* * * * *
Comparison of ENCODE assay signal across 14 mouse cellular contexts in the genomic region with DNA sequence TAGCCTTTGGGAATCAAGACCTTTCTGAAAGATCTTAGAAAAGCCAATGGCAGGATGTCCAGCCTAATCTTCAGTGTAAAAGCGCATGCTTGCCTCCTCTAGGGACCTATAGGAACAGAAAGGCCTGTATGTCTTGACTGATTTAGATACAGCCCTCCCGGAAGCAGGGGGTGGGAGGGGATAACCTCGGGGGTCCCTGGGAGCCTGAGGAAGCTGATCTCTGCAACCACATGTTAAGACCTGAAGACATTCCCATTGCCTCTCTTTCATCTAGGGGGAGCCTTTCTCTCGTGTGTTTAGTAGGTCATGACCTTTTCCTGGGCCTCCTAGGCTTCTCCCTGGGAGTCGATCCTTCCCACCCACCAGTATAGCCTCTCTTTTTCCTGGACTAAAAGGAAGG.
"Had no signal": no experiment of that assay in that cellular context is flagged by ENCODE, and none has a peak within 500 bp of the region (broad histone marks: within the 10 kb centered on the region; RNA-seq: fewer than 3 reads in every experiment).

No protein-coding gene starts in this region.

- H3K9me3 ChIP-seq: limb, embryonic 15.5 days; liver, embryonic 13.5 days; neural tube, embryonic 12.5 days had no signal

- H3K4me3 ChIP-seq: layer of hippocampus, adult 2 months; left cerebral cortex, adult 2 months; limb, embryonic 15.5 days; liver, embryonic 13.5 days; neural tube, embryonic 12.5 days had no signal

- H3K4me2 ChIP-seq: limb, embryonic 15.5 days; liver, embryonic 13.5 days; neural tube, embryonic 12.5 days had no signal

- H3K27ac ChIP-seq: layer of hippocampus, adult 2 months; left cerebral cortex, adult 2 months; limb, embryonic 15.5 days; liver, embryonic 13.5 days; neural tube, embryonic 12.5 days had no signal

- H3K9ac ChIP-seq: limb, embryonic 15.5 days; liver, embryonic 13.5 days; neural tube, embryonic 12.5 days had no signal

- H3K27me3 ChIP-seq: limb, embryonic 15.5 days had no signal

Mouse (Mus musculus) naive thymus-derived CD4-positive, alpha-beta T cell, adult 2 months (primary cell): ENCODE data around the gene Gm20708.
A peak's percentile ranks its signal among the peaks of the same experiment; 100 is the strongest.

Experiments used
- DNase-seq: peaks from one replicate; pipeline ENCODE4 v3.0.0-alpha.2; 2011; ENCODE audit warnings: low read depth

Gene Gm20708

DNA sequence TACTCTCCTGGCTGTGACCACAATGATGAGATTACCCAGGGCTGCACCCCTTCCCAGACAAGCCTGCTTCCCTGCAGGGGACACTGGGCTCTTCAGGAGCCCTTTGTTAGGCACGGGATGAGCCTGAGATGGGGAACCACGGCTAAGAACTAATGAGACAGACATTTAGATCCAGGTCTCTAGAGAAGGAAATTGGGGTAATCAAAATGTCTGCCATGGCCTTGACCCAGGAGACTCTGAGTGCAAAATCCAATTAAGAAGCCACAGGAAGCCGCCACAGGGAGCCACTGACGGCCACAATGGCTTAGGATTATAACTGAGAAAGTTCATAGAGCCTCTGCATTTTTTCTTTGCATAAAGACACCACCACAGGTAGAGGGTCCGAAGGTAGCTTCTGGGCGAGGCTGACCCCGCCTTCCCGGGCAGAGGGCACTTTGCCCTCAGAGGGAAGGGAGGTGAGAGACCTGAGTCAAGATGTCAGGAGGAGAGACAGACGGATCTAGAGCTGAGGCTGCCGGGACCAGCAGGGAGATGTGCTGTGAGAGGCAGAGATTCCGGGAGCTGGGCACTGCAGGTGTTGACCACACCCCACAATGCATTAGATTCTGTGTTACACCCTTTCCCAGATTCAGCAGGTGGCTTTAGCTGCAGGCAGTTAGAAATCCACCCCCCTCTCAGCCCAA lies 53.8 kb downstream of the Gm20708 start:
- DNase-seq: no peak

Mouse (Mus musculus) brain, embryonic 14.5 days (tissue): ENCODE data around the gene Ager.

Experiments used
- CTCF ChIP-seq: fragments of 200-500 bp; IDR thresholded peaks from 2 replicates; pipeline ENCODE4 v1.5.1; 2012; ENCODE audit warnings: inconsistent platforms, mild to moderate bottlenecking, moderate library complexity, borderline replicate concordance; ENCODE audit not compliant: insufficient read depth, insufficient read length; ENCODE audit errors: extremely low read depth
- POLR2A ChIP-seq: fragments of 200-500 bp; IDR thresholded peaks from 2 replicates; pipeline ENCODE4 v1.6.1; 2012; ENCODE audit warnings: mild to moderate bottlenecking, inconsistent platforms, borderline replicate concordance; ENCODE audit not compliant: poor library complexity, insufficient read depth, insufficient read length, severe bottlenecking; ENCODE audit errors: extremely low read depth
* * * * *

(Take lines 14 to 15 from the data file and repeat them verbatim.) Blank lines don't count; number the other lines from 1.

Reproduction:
Gene Gm20708

DNA sequence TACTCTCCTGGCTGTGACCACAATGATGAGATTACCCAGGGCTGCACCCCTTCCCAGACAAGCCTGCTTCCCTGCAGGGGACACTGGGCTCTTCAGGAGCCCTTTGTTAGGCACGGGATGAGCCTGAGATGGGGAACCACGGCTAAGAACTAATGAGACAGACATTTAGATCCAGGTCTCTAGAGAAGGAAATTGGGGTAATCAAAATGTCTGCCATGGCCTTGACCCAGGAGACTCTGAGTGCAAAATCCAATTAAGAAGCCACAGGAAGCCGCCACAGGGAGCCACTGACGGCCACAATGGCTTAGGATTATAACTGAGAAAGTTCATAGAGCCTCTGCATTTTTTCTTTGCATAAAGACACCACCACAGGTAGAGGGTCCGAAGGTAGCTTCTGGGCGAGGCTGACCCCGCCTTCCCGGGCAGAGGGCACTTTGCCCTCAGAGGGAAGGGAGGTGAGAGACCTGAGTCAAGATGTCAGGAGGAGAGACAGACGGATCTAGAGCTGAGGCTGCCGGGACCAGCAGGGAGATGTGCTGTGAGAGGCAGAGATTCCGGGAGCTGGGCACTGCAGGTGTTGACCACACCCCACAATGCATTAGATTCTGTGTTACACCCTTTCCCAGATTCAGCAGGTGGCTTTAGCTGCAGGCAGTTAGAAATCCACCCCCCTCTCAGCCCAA lies 53.8 kb downstream of the Gm20708 start: